By Linda Ly, M.D.

The holidays are coming: The time of year when people across the nation often throw calories, carbs, and sugar caution to the wind. This is not an option for those with diabetes, though. Doing so could have serious health consequences. The good news is that with some advance planning, you can enjoy holiday meals while maintaining control over what you choose to eat.

Be on the Lookout for Hidden Sugar

If you’re diabetic or cooking for a diabetic loved one this holiday season, you may be surprised to see where sugar and carbs creep up in otherwise innocent-seeming dishes. Take note of things like cranberry sauce, especially if it’s the canned variety, which can have as much as 21 grams of sugar per serving, carb-loaded side dishes like sweet potato casserole with brown sugar and marshmallows, and sugary desserts like cookies, pies and fruit cake. All of these can wreak havoc on blood-sugar levels.

Don’t Abandon Portion Control

Overindulging is a temptation to avoid, which isn’t easy considering others around you may be doing so. Say no to seconds, a heaping ladle of gravy, and unconscious eating that may lead you to absent-mindedly snag a cookie or pop a piece of candy in your mouth. All of these can add up quickly and raise your blood sugar. Keep carbohydrate-containing foods to about two fist-sized servings at a meal.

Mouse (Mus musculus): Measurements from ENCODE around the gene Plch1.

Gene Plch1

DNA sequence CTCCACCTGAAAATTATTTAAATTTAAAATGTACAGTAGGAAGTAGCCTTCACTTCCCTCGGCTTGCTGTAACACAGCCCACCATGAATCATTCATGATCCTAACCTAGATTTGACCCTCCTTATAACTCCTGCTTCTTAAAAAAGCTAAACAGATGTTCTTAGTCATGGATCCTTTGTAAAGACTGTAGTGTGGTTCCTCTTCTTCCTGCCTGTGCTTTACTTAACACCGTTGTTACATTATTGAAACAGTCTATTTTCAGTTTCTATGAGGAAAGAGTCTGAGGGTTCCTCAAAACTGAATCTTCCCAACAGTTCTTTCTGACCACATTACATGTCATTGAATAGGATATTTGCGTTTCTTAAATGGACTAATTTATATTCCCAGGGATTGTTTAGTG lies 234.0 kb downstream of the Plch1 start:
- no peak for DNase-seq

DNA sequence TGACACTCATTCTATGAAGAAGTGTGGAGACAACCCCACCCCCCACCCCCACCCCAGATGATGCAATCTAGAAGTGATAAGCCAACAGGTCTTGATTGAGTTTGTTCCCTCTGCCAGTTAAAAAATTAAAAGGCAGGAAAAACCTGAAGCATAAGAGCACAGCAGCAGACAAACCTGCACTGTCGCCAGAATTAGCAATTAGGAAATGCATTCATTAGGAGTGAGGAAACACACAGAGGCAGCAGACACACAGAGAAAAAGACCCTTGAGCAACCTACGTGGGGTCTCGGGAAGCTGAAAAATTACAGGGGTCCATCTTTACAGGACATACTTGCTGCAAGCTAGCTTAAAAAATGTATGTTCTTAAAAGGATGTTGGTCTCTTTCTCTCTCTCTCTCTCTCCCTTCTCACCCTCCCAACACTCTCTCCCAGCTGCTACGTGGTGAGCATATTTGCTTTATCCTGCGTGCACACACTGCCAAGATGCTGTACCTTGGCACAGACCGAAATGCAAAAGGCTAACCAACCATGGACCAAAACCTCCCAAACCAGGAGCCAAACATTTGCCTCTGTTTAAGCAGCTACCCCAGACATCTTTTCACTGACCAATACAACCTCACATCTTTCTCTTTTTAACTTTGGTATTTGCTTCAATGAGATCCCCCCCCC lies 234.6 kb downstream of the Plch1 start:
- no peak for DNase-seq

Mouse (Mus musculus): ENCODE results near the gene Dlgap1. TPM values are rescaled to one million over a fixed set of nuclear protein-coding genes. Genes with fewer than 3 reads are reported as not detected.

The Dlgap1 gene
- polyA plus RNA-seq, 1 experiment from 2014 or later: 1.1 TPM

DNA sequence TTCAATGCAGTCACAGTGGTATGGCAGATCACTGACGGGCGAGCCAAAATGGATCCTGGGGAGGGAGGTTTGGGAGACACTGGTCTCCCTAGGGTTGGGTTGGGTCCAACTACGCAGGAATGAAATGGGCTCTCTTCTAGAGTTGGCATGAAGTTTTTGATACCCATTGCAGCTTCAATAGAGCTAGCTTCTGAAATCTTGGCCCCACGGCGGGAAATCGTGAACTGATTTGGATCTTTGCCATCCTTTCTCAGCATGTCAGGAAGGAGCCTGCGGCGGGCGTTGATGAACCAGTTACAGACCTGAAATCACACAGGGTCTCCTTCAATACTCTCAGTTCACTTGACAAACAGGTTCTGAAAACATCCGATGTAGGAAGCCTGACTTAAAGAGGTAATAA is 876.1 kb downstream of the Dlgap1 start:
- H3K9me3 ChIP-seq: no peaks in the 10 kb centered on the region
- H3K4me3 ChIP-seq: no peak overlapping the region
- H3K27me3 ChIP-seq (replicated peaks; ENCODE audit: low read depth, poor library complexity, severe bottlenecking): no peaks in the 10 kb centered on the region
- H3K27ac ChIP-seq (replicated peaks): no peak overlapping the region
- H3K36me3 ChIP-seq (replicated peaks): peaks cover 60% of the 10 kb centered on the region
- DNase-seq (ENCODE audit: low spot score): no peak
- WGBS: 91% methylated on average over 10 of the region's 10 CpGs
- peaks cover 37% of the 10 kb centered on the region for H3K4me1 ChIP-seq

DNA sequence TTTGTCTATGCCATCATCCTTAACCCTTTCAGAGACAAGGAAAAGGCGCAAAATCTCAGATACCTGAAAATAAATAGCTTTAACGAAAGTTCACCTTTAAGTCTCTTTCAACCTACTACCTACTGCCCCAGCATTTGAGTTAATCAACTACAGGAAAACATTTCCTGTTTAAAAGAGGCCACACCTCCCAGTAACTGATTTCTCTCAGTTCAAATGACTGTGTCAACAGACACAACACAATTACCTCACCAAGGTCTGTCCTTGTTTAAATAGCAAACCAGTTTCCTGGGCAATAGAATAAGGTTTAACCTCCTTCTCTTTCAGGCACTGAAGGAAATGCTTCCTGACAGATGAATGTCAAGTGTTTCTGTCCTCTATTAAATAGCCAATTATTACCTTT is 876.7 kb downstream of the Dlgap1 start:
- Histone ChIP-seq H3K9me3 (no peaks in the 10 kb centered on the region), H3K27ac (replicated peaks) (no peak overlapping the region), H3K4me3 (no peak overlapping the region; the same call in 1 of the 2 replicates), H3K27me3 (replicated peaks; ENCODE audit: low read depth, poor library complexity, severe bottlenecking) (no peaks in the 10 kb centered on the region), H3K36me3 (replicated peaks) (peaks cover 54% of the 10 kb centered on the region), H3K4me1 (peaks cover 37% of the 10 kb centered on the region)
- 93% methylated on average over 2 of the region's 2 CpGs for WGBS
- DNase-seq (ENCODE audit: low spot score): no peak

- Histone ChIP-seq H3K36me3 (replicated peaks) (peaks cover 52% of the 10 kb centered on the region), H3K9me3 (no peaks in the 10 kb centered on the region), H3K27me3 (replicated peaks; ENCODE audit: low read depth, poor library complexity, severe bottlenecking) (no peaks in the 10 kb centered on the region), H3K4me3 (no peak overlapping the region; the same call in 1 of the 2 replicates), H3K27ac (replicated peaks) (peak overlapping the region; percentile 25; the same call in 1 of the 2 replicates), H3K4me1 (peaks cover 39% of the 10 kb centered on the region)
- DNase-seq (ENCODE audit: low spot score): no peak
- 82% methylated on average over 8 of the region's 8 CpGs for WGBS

Fill your plate with colorful, fiber-rich, non-starch veggies, lean protein, and healthy carbohydrates such as grains, pasta, and corn. Drink water frequently to help feel fuller, stay hydrated, and eat less.

Test Yourself

Because you may end up eating more and indulging in foods you don’t normally have, it’s more important than ever to be diligent about keeping track of your blood sugar levels. Check your blood sugar throughout the day to ensure you’re within your target ranges. If you do get off track for a day, don’t beat yourself up, just get back on it as quickly as possible.


Linda Ly, M.D., is a Family Medicine physician who cares for patients at Meyerland Plaza Clinic. Her clinical interests include preventive medicine, hypertension, and diabetes.

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